MJA 2021, online July 12

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13 Comments on "Older Aussies at risk over high PSA uptake"

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Raymond Yeow
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Raymond Yeow
3 months 6 days ago

“2013 NHMRC evaluation of the noted that performing the tests on asymptomatic men did carry the potential risks of overdiagnosis and overtreatment….”
BUT
From Saturday 17th July:
LGA of the City of Fairfield residents who work in other LGAs must be tested for COVID-19 every three days, even if they do not have symptoms

Workers from across Greater Sydney who work at locations more than 50km from the outer boundary of the Shellharbour, Wollongong, Wollondilly, Blue Mountains, Hawkesbury and Central Coast LGAs must be tested for COVID-19 every seven days, even if they do not have symptoms

Dr Ross
Guest
Dr Ross
3 months 8 days ago
This is total rubbish in my view and experience. Wait for symptoms before testing is going to just detect advanced metastatic disease. Personally i was symptom free and no family history, my psa jumped 5 times since previous test. I had Gleason 9 stage 5 tumour at 68 years age! Luckily non invasive new PET & MRI studies showed no met disease but significant prostate activity -22mm diameter tumour not felt on DRE!. Only then was a TP Bx performed with minimal S/e’s confirmed diagnosis and staging. Radical prostatectomy confirmed original diagnosis and treated the ca. Hopefully I remain disease… Read more »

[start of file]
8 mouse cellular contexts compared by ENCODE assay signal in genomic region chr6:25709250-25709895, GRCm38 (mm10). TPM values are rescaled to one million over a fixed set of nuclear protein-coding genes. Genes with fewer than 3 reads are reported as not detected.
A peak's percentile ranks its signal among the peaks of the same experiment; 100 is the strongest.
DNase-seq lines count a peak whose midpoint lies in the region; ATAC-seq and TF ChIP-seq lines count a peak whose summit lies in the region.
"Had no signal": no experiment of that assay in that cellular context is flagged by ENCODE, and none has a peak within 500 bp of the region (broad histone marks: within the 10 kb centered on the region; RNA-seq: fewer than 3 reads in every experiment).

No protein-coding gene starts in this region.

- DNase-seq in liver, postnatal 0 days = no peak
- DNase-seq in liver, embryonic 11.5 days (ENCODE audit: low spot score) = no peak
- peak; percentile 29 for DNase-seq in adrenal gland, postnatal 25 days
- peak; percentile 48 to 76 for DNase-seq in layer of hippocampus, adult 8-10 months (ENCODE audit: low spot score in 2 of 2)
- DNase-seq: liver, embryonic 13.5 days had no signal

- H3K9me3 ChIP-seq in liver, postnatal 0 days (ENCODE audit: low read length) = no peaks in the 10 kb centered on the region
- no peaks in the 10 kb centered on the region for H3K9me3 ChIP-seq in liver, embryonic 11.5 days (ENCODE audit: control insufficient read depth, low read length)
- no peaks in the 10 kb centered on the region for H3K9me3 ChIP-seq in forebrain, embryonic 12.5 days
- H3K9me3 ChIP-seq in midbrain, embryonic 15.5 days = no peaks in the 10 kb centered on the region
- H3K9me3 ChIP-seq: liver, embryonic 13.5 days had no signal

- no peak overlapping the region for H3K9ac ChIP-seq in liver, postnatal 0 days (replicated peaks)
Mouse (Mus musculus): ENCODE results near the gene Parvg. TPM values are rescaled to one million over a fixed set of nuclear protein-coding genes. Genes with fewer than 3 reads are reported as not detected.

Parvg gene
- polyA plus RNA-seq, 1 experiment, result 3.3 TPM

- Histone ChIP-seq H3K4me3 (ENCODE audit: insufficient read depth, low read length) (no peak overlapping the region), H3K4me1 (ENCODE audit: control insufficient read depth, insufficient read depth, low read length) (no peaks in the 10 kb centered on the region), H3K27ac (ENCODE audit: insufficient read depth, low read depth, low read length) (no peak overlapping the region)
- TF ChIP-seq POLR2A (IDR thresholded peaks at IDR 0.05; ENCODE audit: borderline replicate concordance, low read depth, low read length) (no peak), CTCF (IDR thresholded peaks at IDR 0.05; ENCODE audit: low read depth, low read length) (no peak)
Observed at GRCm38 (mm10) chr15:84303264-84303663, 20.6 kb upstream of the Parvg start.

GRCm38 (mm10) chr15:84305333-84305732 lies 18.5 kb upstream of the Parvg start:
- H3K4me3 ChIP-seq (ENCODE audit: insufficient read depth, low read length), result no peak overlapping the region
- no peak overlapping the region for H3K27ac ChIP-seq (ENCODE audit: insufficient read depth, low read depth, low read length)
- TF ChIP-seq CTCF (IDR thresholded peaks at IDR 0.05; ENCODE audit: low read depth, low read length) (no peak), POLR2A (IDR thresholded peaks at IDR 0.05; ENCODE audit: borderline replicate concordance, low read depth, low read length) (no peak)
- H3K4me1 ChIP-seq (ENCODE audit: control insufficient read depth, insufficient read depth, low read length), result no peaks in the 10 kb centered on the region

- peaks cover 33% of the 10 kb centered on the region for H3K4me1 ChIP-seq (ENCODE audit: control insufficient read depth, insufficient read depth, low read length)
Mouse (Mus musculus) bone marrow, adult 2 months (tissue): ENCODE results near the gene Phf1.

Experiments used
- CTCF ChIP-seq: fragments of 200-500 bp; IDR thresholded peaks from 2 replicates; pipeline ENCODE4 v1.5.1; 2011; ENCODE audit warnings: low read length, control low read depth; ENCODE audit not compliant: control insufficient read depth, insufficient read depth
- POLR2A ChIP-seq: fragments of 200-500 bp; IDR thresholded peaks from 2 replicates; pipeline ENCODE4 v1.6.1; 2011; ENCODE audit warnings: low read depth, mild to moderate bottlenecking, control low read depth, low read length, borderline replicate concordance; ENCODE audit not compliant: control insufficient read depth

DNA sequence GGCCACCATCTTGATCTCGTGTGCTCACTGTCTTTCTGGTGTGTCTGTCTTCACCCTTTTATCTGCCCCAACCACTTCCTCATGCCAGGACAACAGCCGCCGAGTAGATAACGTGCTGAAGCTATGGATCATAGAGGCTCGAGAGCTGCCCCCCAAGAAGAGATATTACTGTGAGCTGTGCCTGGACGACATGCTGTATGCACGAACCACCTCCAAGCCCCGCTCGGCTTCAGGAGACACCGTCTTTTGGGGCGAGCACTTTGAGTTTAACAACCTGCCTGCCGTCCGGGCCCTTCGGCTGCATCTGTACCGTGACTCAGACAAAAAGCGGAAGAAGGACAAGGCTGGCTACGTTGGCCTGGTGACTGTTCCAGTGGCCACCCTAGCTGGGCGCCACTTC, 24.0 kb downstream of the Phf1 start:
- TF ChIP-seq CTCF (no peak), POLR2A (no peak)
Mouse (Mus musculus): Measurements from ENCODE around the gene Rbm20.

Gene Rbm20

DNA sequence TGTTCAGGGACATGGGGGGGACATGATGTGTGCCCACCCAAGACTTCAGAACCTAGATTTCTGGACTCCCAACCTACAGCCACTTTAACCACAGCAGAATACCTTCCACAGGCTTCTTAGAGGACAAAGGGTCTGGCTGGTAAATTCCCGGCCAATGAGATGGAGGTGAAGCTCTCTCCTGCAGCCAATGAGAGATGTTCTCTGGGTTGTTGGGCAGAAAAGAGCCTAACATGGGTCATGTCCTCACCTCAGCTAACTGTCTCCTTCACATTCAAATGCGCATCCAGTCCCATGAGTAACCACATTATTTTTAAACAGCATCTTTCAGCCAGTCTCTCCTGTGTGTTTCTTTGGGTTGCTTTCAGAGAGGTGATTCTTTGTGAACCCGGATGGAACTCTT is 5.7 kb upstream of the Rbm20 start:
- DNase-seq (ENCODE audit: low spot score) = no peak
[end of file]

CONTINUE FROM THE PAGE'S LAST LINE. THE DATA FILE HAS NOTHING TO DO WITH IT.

Ian Rivlin
Member
Ian Rivlin
3 months 8 days ago

I wonder how many authors, who advocate “watchful waiting”, “laisser-faire” and similarly impotent and lazy management options have seen someone die of metastatic prostate cancer?

Cloistered in an office (or laboratory) and surrounded by a plethora of statistic crunching computers, researchers often lose sight of there being a living, feeling human being at the centre of this unnecessary debacle.
Test, test, test. Information is power.
Ignorance isn’t bliss.

Madoc Schlencker
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Madoc Schlencker
3 months 8 days ago

The evaluation of the research was done in 2013.
Since then, there has been more work with combining PSA with free to total PSA, serial samples and DRE if PSA is abnormal, and looking at PSA velocity.